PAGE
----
The Murderer’s Face by Sheba Samuel Garba was submitted in October 2022 to Challenging The Writers Writing Contest #5 based on the writing prompt: Your main character is in a loop, where he dies at exactly 8:03 p.m. every night and has figured out he can break the curse and live if he figures out who is out to murder him and stops them.
“Get out of my bus!”
I crack my eyes open, furiously rubbing my neck. The skin there has grown and closed up, with no trace of the injury. But the memory is still fresh, causing as much pain as when the knife slit through my throat.
Taking in the familiar surroundings, I relax. It’s the beginning of the previous day, after all. Like always, there’s the healer, chanting about his drugs as he steps out of the bus; the young mother struggling to gather the lunch boxes of her three children, two seats behind mine; the bus conductor, a skinny teenager, shaking me violently.
I dawdle out of the bus, already tired of the day that has just begun; the day that has happened many times.
“The night was made for sleeping, not harlotry,” I mimic the driver’s loud scolding, in the same way, his Hausa laced with Yoruba accent. The bus whizzes away, with the vanishing cry of the bus conductor: “Polo Barrack! Polo Barrack!”
Before I can make a move, a hand grabs mine, shoving me in the direction of a tall building, with Baba Auta & Associates boldly sprawled on the entrance door. The hand, belonging to Baba Auta, (SAN), did not relax its grip till we were inside.
“The genius himself!” He chuckles, gesturing for the entire staff in the reception room to come close. With excitement, he announces the news: the youngest lawyer in Baba Auta & Associates has closed a huge financial deal. The crowd applaud. They’re expecting some sort of ecstatic move from me: a clap of hands, a cry of joy, something dramatic to seal the moment. But I remain stoic.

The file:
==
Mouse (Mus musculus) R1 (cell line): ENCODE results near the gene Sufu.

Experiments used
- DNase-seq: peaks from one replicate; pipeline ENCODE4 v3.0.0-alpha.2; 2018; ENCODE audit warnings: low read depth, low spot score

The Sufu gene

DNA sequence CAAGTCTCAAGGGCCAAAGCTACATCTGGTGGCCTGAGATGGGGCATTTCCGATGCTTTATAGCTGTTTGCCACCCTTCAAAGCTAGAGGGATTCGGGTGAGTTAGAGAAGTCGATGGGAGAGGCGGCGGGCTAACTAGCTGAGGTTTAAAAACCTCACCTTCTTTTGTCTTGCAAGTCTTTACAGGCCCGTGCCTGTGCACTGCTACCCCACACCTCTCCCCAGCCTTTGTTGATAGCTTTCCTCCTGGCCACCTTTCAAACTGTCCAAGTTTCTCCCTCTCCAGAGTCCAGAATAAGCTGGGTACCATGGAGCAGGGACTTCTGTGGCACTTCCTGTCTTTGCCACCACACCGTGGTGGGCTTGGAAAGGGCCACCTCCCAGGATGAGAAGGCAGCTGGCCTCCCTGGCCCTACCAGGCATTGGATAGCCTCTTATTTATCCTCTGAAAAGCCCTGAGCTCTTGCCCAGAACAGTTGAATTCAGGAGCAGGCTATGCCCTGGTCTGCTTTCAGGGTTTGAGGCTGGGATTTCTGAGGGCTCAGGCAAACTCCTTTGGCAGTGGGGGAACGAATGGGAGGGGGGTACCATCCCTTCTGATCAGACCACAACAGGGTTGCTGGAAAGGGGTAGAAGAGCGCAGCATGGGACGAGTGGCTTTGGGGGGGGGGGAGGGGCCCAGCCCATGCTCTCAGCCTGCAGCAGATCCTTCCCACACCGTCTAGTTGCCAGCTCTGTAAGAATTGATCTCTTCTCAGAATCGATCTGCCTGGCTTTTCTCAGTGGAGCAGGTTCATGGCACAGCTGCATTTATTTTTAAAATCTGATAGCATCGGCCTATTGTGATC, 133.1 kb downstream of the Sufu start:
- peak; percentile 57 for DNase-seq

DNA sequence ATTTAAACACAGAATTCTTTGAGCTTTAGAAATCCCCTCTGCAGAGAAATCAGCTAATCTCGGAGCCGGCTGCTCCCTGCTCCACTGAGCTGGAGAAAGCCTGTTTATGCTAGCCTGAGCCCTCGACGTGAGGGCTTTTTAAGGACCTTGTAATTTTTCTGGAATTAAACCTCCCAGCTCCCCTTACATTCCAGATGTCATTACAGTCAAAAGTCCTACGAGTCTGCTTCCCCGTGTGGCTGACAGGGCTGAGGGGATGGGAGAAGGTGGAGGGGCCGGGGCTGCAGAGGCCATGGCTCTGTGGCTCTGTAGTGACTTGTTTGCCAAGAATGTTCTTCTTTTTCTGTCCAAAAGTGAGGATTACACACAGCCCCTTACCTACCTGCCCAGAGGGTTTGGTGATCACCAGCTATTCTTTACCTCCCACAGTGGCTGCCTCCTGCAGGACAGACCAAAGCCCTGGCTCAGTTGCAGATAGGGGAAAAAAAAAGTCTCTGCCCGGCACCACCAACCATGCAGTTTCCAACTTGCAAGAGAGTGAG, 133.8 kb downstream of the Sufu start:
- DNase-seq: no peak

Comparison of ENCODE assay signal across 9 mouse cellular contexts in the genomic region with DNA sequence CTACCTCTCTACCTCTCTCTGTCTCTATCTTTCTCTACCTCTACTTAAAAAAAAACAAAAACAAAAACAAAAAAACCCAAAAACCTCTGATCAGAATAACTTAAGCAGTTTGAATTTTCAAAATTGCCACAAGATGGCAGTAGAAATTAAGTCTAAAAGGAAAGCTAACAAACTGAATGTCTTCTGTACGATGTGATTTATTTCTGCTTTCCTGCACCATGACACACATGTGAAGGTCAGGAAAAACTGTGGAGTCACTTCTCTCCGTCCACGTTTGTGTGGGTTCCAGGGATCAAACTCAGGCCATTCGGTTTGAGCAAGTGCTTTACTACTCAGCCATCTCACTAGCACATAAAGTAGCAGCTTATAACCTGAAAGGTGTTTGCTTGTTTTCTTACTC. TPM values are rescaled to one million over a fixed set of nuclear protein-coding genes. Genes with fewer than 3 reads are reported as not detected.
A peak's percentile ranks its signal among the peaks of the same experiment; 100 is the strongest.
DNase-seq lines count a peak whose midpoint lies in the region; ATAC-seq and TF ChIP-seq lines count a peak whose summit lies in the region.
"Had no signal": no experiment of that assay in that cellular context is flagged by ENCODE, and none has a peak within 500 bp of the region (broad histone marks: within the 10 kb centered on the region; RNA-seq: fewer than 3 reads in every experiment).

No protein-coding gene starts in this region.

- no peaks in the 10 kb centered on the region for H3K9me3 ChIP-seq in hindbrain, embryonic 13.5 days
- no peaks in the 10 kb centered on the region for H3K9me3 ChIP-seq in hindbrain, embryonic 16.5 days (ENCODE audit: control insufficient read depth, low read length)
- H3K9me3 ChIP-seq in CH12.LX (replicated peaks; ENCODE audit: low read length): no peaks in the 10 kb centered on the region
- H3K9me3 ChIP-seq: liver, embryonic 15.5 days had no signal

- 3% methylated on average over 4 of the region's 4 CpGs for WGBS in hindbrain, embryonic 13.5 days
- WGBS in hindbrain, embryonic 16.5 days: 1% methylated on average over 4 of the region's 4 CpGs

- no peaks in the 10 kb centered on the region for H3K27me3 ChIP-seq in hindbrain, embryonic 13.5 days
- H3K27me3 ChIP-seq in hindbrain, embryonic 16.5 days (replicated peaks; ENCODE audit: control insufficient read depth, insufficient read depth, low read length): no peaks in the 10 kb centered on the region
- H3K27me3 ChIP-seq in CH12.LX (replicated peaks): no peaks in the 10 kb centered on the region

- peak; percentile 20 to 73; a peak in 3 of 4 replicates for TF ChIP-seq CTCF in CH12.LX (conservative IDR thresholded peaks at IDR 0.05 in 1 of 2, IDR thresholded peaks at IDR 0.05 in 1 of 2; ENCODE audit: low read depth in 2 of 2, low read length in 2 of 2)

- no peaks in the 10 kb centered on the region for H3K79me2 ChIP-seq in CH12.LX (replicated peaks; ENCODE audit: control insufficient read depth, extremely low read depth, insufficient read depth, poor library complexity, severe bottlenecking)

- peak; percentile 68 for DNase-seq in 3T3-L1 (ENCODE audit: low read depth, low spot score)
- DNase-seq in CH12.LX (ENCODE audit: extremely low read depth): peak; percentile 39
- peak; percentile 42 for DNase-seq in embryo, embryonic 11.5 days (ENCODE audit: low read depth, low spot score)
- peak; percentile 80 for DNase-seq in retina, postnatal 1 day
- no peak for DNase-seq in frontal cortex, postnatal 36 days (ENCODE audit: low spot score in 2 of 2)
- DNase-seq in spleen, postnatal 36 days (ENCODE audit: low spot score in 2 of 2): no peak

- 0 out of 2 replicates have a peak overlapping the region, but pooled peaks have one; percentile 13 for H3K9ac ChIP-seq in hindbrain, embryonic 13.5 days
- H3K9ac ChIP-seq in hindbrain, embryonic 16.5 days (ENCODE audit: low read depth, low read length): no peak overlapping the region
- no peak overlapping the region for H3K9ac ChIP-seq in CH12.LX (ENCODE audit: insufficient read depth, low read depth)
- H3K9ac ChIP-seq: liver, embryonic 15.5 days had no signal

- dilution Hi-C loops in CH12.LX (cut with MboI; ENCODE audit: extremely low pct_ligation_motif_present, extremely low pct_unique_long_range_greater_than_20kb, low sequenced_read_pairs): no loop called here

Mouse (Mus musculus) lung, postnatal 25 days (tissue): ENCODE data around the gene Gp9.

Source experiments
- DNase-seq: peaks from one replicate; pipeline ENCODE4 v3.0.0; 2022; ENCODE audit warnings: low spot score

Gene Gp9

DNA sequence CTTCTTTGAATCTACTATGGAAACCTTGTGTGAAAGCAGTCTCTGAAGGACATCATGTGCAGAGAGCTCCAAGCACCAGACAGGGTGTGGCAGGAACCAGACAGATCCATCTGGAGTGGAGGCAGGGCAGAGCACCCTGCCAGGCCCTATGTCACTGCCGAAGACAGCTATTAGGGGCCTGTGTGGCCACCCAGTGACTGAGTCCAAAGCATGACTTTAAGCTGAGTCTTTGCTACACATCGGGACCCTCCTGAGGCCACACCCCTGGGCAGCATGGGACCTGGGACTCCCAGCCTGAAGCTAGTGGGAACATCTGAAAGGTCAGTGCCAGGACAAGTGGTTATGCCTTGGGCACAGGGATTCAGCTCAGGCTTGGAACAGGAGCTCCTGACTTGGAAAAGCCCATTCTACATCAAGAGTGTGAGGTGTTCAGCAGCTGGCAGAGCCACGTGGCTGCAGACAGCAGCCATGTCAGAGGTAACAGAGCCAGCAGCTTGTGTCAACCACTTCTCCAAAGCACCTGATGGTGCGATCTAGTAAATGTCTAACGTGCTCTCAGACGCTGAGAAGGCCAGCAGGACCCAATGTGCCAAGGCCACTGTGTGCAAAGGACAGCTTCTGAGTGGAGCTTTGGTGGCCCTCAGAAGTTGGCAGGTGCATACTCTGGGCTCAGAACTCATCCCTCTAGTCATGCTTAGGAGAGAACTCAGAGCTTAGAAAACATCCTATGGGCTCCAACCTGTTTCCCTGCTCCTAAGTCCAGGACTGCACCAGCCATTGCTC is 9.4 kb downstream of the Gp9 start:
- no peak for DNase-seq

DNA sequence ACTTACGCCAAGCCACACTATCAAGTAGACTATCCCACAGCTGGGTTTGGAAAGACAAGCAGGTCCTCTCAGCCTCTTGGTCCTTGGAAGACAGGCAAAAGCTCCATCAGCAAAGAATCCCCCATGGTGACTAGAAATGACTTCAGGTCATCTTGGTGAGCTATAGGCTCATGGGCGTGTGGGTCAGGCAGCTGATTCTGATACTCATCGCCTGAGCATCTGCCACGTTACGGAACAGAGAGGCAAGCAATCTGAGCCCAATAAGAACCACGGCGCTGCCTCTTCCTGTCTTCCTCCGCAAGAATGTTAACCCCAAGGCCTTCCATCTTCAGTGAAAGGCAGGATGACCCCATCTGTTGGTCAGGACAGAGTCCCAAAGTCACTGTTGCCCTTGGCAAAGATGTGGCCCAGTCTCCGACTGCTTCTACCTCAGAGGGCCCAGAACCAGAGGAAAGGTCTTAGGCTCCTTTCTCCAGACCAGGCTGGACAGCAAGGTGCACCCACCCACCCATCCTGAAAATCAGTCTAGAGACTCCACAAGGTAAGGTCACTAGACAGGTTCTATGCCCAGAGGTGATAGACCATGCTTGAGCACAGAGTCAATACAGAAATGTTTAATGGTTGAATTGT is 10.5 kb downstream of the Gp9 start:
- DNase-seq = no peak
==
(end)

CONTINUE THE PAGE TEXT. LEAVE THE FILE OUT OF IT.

This news is novel to them, yet stale in my ears. The first few times I heard it, I was elated. Getting a seven per cent profit for a merger worth fifteen million naira is enough to make a year-old law school graduate run like a headless chicken. But what good will it do, when I’m never allowed to relish the day after my biggest victory? What good is an ivory palace without a king?
I thank everyone and run off to the office I share with my rowdy colleague. He won’t be around; I’m told he is sick. His absence is one of the few things I’m thankful for in this trapped world. I relax in my chair, waiting for my boss to come in, as usual.
“You don’t seem happy, David,” he says.
I lie that I am simply overwhelmed by the victory. Then came his old man’s poking look, but I ignore it. Telling him we are stuck in a loop is a futile path I don’t want to tread anymore. The times I tried explaining it to him and Mama and Sali, I received blank stares and guffaws. They thought I had loose knots. I thought so too, at first. But every death comes with pain, and every pain is a glaring confirmation of reality.
Sadly, I am the only one who understands that our world has changed, that the earth no longer revolves around the sun; it now rotates at a particular point, trapped in a cosmic mesh. Yet, there is no way I can prove it. What’s worse, my entire existence has been narrowed to the single path that led to my final demise. The only thing I am certain of in this new world is that I have died a thousand times.
I am cursed.
“David!” Mr Auta’s yelling brings me back.
“I’m sorry, Sir.”
“Be at the conference room by nine. The companies are sending their delegates. And fix whatever is wrong with you before then.”
I am about to turn on my laptop and watch an old movie – anything to eat up time – when the door opens again, revealing a young woman. Here’s a slight change in the routine I’ve embraced for the recurring days.
“Good afternoon, David.” The lady sits without waiting to be offered. She doesn’t give me the chance to reply to her greeting either. How did she even know my name? “I must say that I thought you were sensible enough to handle this task, but I was wrong.”
“Excuse me,” I lean forward, sending daggers of glares at her. “Who are you?”
“I am Angel of Mercy. But you can call me Mercy, my human name. Anyway, I have come to inform you that you have four days left.”
I snicker, not buying her gibberish talk. The lady is in her twenties, wearing a blond wig and a grey suit. Deep ebony skin gilds her slim frame. She is stunning. But she does not look like an angel. Angels don’t wear wigs.
“Expecting some dazzling winged creature?” She wears an irritating smug. “Sorry to disappoint. Now whether you believe me or not, you have only four days to escape this world. And if you fail to complete this task, you’ll be doomed for eternity. You’ll keep reliving this day, forever.”